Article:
The A-B-Cs of R-S-V: The top three things you need to know about this potentially dangerous virus

By Regence
September 27, 2023
sick kid with dad
RSV—or Respiratory Syncytial Virus—is very common and is spread easily from person to person. It usually causes mild cold-like symptoms. Anyone can spread RSV, and virtually all children are exposed to it by age 2—most without serious symptoms.
RSV can be dangerous for infants, certain young children and some adults, including those with certain underlying medical conditions or a weakened immune system. The virus settles in the lower lungs and can lead to bronchiolitis (inflammation in the lungs) and pneumonia. It can sometimes lead to hospitalization and death.

Here are the three most important things you need to know to lower the risk of RSV for yourself, your family and others around you.

A. Know your risk: Infants born prematurely and those up to six months, as well as young children with a chronic lung or heart disease or a weakened immune system, are most susceptible to severe infection. An estimated 58,000 to 80,000 children age 5 and younger are hospitalized with RSV in a normal year.

According to the Centers for Disease Control and Prevention (CDC), adults at highest risk for severe RSV infection include older people and adults with chronic heart or lung disease, weakened immune systems and certain other underlying medical conditions. Between 60,000 and 160,000 older adults in the United States are hospitalized each year and 6,000 to 10,000 die in a normal year because of RSV infection.
RSV can make breathing difficult. Those infected may not get enough oxygen. Some adults show no symptoms, but runny nose, decrease in appetite, cough that may progress to wheezing and difficulty breathing can occur with infections among all ages. Infants may only show symptoms of irritability, decreased activity and appetite, and apnea (pause in breathing for more than 10 seconds). Fever may or may not be present.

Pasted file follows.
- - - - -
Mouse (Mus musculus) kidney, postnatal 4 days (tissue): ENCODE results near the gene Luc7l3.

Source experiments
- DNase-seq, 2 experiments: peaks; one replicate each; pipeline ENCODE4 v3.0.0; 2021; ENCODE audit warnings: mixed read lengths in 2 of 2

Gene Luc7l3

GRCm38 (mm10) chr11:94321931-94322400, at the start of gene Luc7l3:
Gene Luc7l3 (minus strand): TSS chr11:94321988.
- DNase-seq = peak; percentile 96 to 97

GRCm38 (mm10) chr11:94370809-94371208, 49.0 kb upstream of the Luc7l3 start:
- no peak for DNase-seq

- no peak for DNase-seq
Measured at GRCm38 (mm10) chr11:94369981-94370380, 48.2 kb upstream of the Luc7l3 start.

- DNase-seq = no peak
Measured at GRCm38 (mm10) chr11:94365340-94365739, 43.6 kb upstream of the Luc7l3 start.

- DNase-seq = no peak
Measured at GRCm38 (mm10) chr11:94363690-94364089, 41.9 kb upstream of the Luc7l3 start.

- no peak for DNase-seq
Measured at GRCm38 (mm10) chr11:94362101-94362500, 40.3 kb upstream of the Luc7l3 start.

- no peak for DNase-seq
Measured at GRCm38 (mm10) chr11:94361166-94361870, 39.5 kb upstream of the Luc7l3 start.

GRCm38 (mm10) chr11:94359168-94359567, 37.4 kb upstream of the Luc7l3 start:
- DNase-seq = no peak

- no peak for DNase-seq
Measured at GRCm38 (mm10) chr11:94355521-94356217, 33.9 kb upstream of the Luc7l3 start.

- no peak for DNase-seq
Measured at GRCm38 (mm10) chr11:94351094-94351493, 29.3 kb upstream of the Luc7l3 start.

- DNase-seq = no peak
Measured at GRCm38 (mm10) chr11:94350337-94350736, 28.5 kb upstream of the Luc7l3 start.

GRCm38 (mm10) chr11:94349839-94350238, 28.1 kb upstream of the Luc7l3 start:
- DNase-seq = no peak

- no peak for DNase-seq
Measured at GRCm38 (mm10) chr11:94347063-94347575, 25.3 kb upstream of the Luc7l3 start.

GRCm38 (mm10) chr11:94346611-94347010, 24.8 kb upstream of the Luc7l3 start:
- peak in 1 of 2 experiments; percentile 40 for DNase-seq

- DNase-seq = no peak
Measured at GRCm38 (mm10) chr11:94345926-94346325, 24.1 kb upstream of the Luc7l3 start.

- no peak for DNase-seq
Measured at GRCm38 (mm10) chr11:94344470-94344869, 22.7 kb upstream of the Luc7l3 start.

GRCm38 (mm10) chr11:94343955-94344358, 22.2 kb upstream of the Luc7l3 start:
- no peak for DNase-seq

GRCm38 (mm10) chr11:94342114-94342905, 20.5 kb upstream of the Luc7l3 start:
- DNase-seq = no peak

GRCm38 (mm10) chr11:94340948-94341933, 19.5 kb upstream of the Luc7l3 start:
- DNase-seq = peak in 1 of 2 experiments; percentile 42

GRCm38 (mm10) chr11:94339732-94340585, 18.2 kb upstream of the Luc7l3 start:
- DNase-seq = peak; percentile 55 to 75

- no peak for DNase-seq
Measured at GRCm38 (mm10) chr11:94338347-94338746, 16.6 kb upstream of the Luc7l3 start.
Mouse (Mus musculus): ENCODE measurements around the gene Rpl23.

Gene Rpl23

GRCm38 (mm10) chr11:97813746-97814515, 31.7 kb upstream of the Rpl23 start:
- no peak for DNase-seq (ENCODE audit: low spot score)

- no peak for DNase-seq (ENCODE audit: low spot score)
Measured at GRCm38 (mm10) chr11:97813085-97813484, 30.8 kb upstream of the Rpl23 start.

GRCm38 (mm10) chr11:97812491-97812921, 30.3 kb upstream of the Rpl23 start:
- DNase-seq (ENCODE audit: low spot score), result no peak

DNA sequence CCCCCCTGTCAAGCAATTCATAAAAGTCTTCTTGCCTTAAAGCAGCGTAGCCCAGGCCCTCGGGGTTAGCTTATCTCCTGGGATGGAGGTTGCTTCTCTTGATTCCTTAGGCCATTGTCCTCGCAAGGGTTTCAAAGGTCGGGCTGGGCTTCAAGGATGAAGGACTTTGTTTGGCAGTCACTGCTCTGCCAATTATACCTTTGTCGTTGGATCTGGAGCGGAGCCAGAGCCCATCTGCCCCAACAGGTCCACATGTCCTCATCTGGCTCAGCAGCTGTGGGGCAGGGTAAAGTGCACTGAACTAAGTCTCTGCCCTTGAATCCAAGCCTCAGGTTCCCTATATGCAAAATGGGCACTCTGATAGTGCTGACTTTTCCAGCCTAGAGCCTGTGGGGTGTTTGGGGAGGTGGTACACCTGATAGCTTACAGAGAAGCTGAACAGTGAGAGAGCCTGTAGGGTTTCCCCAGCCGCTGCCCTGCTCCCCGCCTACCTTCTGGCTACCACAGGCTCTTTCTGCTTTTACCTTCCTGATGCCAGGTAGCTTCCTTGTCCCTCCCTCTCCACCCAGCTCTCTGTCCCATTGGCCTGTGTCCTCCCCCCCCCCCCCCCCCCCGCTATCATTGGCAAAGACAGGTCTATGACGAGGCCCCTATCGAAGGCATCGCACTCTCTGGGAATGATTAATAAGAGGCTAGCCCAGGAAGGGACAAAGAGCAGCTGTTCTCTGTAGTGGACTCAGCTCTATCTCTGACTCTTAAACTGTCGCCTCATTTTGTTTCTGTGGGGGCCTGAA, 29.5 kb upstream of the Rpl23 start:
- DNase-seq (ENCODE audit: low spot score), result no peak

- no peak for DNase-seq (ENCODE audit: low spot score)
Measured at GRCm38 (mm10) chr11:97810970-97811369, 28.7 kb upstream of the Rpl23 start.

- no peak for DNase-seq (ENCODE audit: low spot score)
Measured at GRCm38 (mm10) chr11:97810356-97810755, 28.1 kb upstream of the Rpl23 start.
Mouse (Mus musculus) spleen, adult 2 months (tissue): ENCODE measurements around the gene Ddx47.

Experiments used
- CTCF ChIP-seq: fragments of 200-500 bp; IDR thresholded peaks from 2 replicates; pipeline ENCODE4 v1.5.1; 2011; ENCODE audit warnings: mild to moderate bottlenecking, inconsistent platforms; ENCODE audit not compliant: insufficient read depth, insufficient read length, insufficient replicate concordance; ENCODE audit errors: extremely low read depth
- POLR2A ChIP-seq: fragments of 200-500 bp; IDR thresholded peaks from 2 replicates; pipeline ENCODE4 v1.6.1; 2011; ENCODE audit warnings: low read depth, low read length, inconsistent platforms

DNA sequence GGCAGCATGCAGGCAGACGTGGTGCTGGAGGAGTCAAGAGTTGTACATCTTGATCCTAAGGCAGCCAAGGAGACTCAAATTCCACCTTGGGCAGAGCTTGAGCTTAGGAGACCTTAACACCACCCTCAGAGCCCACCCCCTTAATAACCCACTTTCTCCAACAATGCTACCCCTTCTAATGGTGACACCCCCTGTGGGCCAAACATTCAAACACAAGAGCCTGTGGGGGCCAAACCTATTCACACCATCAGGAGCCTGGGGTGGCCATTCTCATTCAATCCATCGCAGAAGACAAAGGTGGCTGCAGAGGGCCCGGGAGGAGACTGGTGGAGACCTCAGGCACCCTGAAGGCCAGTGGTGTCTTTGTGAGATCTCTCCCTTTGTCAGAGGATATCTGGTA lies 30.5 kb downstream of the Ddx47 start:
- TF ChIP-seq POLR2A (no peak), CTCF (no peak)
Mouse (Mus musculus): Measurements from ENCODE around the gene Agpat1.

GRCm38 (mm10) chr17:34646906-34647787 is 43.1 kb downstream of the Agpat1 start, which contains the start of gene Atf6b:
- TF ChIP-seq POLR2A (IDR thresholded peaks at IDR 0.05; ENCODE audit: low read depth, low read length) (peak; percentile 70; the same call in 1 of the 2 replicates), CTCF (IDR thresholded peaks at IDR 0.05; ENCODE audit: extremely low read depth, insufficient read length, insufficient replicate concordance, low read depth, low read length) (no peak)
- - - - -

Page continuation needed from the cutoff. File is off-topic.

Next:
B. Know how to prevent the spread: Because RSV can be spread by anyone, take precautions around high-risk groups and consider getting vaccinated. With RSV infections rising and expected winter waves of COVID-19 and flu, prevention can lower the burden on local hospitals and help them keep up with the need.
New RSV vaccines have recently become available, one for adults 60 and older, and one for pregnant women which also passes immunity to the unborn child. There’s also an RSV preventive antibody shot available that can help prevent severe RSV disease in infants and young children. Talk to your provider to determine what vaccine or antibody shot might be right for your situation.
The Centers for Disease Control and Prevention (CDC) urges many of the same preventive measures for RSV as with COVID-19: 
  • Frequent hand washing and avoiding touching your face with unwashed hands.
  • Avoiding close contact—kissing, sharing cups or eating utensils—with sick people who have cold-like symptoms.
  • Cover coughs (mouth) and sneezes (nose) with a tissue or your upper shirt sleeve. 
  • Clean and disinfect surfaces and objects that people frequently touch, such as toys, doorknobs and mobile devices. 
  • Stay home from work, school, daycare and public areas when sick. 
  • Wear a mask, social distance and limit holiday gathering size.

C. Know your care & treatment options and make a plan: If you or your loved one is in a high-risk group and experiencing RSV symptoms, talk with your doctor. Most Regence health plans cover telehealth care so members can schedule a virtual appointment with a doctor to prevent spreading the virus further. Ask your doctor about getting a prescription for Olseltamivir (Tamiflu), which is used to treat flu symptoms. 

When to go to the ER: Symptoms of oxygen deprivation in infants include the inside of their mouth being blue or they appear to be trying to use their stomach, rib or neck muscles to breathe. Emergency symptoms for adults include shortness of breath, high fever, bluish tint to the skin, wheezing and worsening cough. If you notice any of these symptoms, go to the nearest hospital emergency room (ER) or urgent care clinic. If you’re not sure, you can contact a virtual provider who can prescribe medications or direct you to the right care.

We’re here to help

The best time to think about how to access and provide care for others who become sick is when you’re healthy. Now is also a good time to consider getting vaccinated. Regence members can sign in to their account on or call the customer service number on the back of their member ID card to learn about all of their care options.